Tuesday, July 20, 2010


While V is out of the country on a business trip, I took advantage of a weekend class in handspinning at Indigo Studios - which I googled.

Knitting has been experiencing something of a renaissance in the US, along with handspinning to a lesser extent. I do not find hand crafts particularly popular among the Spanish - especially among the younger generations. My mother in law knits and sews but none of her 4 daughters do. Although it may be becoming more popular again since I´ve been looking for a knitting class and finding them all with waiting lists.

I think all fibre and textile arts are fascinating, but mostly I´m looking for an excuse to keep hypothetical sheep at our hypothetical Galician farm.

Anyway, Lala was terrific (and Gallega!). She´s been doing textile work for years, along with working for various crafts associations. A few years ago she had a studio in Madrid, but lost the lease. Now she gives classes from her home in Titulcia outside of Madrid and does the conference circuit. She´s off to Costa Rica in August/September. This is the church in Titulcia - I apologize for the quality of the pictures, but I´m still limited to my cell. There were storks in the nests of the steeple and on the roof to the right.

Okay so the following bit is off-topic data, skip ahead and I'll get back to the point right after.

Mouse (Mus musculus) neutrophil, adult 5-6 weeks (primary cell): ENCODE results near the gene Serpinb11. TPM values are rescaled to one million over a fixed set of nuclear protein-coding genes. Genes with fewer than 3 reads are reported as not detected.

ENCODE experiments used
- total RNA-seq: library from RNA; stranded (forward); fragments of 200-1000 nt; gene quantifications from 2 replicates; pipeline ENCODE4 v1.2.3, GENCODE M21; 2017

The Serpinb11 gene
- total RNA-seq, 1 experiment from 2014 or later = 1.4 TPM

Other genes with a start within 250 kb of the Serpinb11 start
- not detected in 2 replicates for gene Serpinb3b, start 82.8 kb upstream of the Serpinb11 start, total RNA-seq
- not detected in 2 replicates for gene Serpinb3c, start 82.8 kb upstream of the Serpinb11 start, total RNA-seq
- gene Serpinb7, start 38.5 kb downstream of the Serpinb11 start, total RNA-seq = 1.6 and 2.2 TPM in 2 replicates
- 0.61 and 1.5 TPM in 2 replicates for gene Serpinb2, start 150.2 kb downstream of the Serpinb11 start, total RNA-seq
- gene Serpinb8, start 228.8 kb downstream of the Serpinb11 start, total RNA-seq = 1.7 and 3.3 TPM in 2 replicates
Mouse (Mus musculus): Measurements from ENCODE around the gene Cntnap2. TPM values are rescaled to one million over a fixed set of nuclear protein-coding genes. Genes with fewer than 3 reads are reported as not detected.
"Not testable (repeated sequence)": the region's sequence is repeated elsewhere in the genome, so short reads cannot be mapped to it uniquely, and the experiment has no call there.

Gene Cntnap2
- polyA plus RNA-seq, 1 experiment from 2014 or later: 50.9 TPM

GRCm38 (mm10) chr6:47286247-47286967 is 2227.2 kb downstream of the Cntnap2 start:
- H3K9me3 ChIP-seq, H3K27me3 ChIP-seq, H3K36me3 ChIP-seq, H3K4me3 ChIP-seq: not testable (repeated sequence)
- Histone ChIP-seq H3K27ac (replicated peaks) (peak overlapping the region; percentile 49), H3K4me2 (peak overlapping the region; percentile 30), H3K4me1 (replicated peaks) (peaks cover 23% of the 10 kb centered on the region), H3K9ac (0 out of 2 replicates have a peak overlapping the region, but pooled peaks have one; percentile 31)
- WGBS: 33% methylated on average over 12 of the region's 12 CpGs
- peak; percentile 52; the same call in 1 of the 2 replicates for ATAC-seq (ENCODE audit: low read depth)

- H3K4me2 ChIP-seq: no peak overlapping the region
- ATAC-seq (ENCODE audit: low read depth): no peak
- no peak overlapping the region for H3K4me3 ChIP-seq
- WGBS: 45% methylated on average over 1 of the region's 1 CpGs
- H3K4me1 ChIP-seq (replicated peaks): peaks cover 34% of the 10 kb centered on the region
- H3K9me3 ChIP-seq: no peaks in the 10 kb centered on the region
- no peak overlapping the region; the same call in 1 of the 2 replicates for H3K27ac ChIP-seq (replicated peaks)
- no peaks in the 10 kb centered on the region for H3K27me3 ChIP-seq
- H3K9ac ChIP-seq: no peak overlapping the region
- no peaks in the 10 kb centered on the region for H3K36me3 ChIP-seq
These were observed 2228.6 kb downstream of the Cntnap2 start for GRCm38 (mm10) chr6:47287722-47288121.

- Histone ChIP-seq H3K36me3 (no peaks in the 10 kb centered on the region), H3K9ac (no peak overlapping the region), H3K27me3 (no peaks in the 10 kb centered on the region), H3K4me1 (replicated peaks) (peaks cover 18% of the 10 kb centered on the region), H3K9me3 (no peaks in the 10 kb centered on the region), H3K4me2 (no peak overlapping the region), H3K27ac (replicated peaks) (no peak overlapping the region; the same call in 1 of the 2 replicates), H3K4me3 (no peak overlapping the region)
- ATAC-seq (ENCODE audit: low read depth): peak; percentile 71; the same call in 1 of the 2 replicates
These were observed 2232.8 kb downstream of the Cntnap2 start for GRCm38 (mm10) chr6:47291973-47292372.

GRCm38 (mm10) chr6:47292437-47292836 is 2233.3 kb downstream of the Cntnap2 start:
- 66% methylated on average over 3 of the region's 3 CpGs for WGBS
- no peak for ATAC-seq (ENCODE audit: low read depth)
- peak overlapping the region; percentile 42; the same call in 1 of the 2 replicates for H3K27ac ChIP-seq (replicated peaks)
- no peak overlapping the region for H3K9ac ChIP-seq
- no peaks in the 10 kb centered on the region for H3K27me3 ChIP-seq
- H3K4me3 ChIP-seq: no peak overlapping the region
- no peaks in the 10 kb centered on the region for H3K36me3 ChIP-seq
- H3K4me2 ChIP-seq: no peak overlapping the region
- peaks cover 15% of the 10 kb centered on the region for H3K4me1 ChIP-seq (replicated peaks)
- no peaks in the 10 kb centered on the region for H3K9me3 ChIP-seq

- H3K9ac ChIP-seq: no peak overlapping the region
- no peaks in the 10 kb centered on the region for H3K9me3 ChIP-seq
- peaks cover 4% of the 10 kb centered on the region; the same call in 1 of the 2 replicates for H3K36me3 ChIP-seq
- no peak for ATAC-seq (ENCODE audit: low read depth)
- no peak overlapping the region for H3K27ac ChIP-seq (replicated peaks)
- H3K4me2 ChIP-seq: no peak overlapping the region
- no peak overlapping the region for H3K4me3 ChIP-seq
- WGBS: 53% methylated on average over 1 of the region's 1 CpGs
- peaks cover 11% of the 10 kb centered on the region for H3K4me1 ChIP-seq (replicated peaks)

In two eight hour days I got to wash, card and spin wool (Leicester, Merino, Gotland, and generic ¨Spanish¨ mutt as well as Mohair and silk).

Carding aligns the fibres and gets rid of some of the ¨vegetable matter¨ caught in the fleece. It is exercise. I have a bruise on my left forearm from the paddle handle and my shoulders felt it afterwards. Depending on what you load on the paddle you can mix different fibres and/or colors before spinning into yarn.

When you´re through carding you roll the fibre off the paddles and roll them into bundles or rolags (croquetas in Spanish). These are Gotland (grey) and mohair.

Then I was using a drop spindle. This is an old method of spinning - which is basically teasing the fibers into a long piece and then twisting into a strand for strength. It´s easier to do this standing up - which makes sense since often people do it while walking from one place to another. The weight of the spindle combined with the spin you give it manually creates the mechanism for producing yarn. After you´ve twisted a length you have to stop, unfasten the strand, wind up what you´ve done, and continue on.

And then I got to try 2 different wheels - a Louet and an Ashford.

My final yarn was still too thick and ropey, but didn´t have the egregious lumps that the first day had. My favorite was a combination of merino yarn (lumpy) then twisted with mohair (also lumpy but much finer).

Sixteen hours sitting took its toll on my backside - but it was challenging, very enjoyable and I learned a lot and made a delightful acquaintence.

I sense there will be more crazy ideas coming out of this.

An amazing knitting/fibre arts resource: www.ravelry.com
and to buy cool stuff: www.etsy.com

I´ll be absent for a while as I´m going stateside while my mother recovers from back surgery. I´m confident absolutely nothing will happen Europe since everyone will be on vacation until September.

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